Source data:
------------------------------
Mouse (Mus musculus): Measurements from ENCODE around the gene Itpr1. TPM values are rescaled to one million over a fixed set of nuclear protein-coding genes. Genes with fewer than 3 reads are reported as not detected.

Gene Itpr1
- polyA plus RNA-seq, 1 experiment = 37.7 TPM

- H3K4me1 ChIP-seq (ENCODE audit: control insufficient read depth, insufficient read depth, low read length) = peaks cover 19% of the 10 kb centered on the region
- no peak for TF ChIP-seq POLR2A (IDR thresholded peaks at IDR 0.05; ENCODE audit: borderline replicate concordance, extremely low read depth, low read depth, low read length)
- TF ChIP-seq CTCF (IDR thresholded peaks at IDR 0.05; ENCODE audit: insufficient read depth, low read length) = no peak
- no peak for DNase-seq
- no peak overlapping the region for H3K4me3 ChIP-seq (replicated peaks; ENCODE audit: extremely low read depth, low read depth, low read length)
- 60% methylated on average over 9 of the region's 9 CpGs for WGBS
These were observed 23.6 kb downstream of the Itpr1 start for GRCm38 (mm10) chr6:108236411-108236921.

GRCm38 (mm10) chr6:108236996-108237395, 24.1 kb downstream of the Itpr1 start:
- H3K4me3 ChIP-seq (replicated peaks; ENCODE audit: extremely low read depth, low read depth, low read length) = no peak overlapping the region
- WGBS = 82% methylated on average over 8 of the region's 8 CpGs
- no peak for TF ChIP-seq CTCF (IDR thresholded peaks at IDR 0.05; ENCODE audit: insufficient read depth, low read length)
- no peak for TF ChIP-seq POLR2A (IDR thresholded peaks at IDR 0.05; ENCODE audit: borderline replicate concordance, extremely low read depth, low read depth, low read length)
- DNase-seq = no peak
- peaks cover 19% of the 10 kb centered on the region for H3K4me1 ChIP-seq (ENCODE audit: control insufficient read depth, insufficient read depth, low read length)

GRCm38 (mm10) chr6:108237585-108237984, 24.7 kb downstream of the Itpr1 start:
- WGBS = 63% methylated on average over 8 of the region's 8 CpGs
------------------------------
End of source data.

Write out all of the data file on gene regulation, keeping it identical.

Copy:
Mouse (Mus musculus): Measurements from ENCODE around the gene Itpr1. TPM values are rescaled to one million over a fixed set of nuclear protein-coding genes. Genes with fewer than 3 reads are reported as not detected.

Gene Itpr1
- polyA plus RNA-seq, 1 experiment = 37.7 TPM

- H3K4me1 ChIP-seq (ENCODE audit: control insufficient read depth, insufficient read depth, low read length) = peaks cover 19% of the 10 kb centered on the region
- no peak for TF ChIP-seq POLR2A (IDR thresholded peaks at IDR 0.05; ENCODE audit: borderline replicate concordance, extremely low read depth, low read depth, low read length)
- TF ChIP-seq CTCF (IDR thresholded peaks at IDR 0.05; ENCODE audit: insufficient read depth, low read length) = no peak
- no peak for DNase-seq
- no peak overlapping the region for H3K4me3 ChIP-seq (replicated peaks; ENCODE audit: extremely low read depth, low read depth, low read length)
- 60% methylated on average over 9 of the region's 9 CpGs for WGBS
These were observed 23.6 kb downstream of the Itpr1 start for GRCm38 (mm10) chr6:108236411-108236921.

GRCm38 (mm10) chr6:108236996-108237395, 24.1 kb downstream of the Itpr1 start:
- H3K4me3 ChIP-seq (replicated peaks; ENCODE audit: extremely low read depth, low read depth, low read length) = no peak overlapping the region
- WGBS = 82% methylated on average over 8 of the region's 8 CpGs
- no peak for TF ChIP-seq CTCF (IDR thresholded peaks at IDR 0.05; ENCODE audit: insufficient read depth, low read length)
- no peak for TF ChIP-seq POLR2A (IDR thresholded peaks at IDR 0.05; ENCODE audit: borderline replicate concordance, extremely low read depth, low read depth, low read length)
- DNase-seq = no peak
- peaks cover 19% of the 10 kb centered on the region for H3K4me1 ChIP-seq (ENCODE audit: control insufficient read depth, insufficient read depth, low read length)

GRCm38 (mm10) chr6:108237585-108237984, 24.7 kb downstream of the Itpr1 start:
- WGBS = 63% methylated on average over 8 of the region's 8 CpGs